- Talk to your kids about safety. Let them know the rules for staying on boardwalks, keeping a safe distance from wildlife, and to not feed any animals, even birds or squirrels.
- Pack your patience! During the summer months roads are busy with visitors and wildlife.
- Plan your top must-sees. You’re not going to be able to see the whole park during your visit. Know how much to schedule for your family’s abilities and energy. Less is better, you can always add on that day if wanted. Read your crew’s mood – if they find one part of the park boring, move on (for me this was the geysers, after about a dozen, I was ready to move on 🙂 ).
- Take your time! Enjoy the vistas, the sounds of nature, the fresh air, and the time together exploring.
More Yellowstone Trip Planning Information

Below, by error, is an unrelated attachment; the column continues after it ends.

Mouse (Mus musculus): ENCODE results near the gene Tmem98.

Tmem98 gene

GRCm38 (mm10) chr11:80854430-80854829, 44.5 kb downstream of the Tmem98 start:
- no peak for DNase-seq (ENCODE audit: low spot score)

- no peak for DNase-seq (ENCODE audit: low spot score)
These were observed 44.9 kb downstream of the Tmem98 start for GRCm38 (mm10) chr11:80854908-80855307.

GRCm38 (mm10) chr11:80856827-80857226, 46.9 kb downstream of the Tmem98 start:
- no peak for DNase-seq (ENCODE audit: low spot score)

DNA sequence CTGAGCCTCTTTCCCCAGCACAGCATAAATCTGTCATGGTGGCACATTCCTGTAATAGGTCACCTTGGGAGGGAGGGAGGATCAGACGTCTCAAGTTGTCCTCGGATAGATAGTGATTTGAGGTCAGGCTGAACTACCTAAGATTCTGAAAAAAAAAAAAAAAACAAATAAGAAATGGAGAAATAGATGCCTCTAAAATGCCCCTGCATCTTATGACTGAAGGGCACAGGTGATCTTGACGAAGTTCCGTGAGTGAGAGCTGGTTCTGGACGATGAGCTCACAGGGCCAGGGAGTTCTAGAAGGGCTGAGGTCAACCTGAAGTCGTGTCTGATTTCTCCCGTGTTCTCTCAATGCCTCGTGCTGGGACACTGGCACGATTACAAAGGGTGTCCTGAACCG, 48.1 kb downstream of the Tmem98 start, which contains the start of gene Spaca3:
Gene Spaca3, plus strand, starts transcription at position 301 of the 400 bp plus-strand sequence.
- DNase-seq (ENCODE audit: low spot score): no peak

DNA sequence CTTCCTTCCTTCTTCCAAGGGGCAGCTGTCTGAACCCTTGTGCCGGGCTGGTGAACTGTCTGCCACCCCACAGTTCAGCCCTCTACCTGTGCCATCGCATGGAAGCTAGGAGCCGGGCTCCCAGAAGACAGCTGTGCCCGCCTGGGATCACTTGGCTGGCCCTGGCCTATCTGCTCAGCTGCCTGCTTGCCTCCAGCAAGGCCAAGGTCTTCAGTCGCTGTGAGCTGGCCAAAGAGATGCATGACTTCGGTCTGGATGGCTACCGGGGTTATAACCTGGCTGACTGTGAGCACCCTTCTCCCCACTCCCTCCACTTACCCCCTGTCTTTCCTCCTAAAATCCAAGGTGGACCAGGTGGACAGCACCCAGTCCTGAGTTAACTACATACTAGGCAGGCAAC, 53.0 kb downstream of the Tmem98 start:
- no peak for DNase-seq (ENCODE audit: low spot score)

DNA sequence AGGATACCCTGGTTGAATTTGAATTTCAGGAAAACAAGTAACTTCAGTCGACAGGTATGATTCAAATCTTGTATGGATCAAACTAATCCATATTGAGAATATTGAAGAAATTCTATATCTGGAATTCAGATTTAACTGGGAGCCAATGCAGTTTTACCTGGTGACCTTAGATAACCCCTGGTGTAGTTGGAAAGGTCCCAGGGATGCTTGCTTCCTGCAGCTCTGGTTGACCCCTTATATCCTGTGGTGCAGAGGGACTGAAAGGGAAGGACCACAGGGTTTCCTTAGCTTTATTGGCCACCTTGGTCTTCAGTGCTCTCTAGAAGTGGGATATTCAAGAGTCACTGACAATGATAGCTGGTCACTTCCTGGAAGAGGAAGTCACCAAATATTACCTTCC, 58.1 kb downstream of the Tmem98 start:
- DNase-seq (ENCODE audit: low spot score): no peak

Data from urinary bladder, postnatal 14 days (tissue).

- Yellowstone Guide to SE Grand Loop – Grant Village to Bridge Bay to Lake Village to Fishing Bridge to Canyon Village
- Yellowstone Guide to SW Grand Loop – West Thumb to Old Faithful to Madison
- Yellowstone Guide to NW Grand Loop – Madison to Norris to Mammoth Hot Springs
- Yellowstone Guide to NE Grand Loop – Mammoth Springs to Tower-Roosevelt to Canyon Village
- Guide to Yellowstone’s 5 Entrance Roads – What to See and Where to Stop
- Guide to Yellowstone’s 5 Entrances
- Where to Stay and Eat Inside Yellowstone with Kids
- 12 Stunning Scenic Yellowstone Drives
- 12 Fabulous Yellowstone Waterfalls with Little to No Hiking
- Yellowstone National Park Guide with Kids – Itineraries, Maps, and 20 Tips for Visiting